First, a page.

Recently, the roster of the Brazilian National Baseball Team (such as for the 2013 and 2017 World Baseball Classic) included players on minor league teams, such as the Lexington Legends, Pulaski Mariners, Bowling Green Hot Rods, Jackson Generals, and Bluefield Blue Jays. There were also players on Venezuelan Summer League rosters as well as college rosters and Japanese Baseball League rosters. So, are any of them still in baseball and who will be the next to make it to the Major Leagues?

Two that might make it are Eric Pardinho and Rodrigo Hitoshi “Bo” Takahashi. Pardinho, a pitcher in the Toronto Blue Jays organization, is just 18 years old. He is currently ranked number 4 on the Blue Jays’ top prospects list and is the number 88 prospect in all of Major League Baseball. In 2017 at age 16, Pardinho signed with the Blue Jays for a $1.4 million bonus. He made his professional debut in 2018 with the Bluefield Blue Jays. Last season he had a 2.88 ERA with 64 strikeouts in 50 innings. Pardinho was sent to extended spring training in March after experiencing elbow soreness.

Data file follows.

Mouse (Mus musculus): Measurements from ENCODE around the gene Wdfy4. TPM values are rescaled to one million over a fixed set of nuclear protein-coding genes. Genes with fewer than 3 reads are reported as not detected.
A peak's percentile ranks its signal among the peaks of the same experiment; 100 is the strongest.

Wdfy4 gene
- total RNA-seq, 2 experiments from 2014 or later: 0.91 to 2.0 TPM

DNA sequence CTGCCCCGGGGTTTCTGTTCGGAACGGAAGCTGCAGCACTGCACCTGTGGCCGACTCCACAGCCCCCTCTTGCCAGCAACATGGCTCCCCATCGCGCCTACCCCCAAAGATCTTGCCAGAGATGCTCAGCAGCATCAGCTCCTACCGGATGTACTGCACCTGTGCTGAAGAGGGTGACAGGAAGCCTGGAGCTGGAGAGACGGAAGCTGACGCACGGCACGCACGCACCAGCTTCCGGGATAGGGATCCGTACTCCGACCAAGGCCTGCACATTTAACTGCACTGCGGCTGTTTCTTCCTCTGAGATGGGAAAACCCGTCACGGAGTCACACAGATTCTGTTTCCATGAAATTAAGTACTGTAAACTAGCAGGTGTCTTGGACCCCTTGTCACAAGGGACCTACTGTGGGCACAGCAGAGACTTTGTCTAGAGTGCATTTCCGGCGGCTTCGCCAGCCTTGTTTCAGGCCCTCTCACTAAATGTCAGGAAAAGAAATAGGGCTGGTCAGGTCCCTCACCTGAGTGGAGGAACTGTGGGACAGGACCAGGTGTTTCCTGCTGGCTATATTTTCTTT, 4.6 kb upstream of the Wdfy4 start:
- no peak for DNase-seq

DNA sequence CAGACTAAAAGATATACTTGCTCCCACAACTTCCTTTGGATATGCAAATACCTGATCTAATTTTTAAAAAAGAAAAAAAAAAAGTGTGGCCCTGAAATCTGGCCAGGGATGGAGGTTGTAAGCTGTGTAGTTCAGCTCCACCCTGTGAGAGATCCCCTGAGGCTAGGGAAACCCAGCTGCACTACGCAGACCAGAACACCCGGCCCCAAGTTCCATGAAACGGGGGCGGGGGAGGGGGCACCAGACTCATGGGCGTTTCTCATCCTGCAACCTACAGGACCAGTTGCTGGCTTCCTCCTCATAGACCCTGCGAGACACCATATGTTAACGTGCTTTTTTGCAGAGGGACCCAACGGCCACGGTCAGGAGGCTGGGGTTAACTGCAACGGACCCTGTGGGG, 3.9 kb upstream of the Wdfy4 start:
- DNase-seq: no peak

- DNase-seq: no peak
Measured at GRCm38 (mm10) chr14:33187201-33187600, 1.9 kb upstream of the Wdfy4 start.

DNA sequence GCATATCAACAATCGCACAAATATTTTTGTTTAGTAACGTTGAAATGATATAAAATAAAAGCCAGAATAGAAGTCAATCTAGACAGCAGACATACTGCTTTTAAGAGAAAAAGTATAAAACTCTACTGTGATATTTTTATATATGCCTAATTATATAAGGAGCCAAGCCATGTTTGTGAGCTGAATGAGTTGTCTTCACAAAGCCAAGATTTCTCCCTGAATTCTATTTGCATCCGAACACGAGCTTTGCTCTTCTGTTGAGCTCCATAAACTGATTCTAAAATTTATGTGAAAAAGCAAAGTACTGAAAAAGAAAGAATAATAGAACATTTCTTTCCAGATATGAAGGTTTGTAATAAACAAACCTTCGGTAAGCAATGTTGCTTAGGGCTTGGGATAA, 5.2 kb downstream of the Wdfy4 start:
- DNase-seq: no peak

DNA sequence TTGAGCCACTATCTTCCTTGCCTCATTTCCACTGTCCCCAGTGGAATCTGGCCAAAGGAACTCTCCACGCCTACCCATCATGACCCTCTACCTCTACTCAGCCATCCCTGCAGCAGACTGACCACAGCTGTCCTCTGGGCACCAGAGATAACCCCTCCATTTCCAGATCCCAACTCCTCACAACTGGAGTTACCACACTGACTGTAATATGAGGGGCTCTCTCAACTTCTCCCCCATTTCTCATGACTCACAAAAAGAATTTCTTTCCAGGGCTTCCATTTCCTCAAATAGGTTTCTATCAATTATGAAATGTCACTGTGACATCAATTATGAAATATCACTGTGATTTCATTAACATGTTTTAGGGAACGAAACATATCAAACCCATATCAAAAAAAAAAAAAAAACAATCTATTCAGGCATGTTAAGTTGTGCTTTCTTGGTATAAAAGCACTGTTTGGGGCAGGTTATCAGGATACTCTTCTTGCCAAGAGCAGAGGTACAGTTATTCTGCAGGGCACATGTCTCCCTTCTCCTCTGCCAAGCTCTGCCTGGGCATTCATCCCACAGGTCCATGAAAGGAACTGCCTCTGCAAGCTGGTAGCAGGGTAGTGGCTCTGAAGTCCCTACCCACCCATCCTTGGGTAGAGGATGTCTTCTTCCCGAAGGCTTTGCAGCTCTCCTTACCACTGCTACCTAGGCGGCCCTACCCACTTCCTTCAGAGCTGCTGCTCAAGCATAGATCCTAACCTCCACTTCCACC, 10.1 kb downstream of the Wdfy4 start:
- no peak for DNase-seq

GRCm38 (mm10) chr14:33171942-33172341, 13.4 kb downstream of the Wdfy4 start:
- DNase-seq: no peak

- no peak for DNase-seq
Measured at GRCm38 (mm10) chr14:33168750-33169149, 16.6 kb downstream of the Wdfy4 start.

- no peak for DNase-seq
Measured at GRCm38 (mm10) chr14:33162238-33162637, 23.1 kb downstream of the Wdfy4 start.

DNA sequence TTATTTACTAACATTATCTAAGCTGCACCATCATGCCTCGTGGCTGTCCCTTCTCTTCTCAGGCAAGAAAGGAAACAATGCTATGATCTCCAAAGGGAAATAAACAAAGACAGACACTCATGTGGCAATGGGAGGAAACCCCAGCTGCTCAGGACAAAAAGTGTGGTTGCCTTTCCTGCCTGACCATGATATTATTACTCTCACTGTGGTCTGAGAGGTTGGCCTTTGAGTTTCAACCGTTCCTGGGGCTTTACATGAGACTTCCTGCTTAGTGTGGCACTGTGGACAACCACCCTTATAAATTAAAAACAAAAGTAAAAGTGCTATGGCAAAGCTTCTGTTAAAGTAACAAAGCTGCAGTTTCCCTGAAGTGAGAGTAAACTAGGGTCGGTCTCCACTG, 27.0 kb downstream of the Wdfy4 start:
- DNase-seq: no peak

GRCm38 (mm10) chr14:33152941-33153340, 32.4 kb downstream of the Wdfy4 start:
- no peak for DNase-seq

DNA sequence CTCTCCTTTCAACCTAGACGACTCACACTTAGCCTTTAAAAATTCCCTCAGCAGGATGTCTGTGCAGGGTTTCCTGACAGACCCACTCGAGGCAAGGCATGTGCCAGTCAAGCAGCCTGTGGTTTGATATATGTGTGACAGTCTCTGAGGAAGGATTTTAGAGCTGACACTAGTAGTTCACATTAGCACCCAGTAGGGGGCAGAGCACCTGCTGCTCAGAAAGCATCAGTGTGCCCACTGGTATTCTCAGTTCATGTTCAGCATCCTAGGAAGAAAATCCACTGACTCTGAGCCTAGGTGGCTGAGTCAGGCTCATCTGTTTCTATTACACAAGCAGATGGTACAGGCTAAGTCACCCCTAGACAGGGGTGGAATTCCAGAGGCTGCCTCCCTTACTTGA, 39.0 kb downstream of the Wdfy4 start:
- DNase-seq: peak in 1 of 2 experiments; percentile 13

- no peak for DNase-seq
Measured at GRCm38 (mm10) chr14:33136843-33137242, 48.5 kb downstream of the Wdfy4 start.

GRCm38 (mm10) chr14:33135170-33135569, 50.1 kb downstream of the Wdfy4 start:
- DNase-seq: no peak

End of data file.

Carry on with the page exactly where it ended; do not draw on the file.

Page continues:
Bo Takahashi

Bo Takahashi (photo courtesy of milb.com)

Takahashi, another pitcher, currently plays for the Jackson Generals, the double-A affiliate of the Arizona Diamondbacks. In 2018, between the Visalia Rawhide (A-advanced) and Jackson, Takahashi had a 4.03 ERA, 130 strikeouts, and a 6-6 record in 23 games. The 22-year old Takahashi signed with the Diamondbacks in 2013, when he was 16 years old.

Kudos to the Blue Jays and Diamondbacks for truly being international organizations!

~ baseballrebecca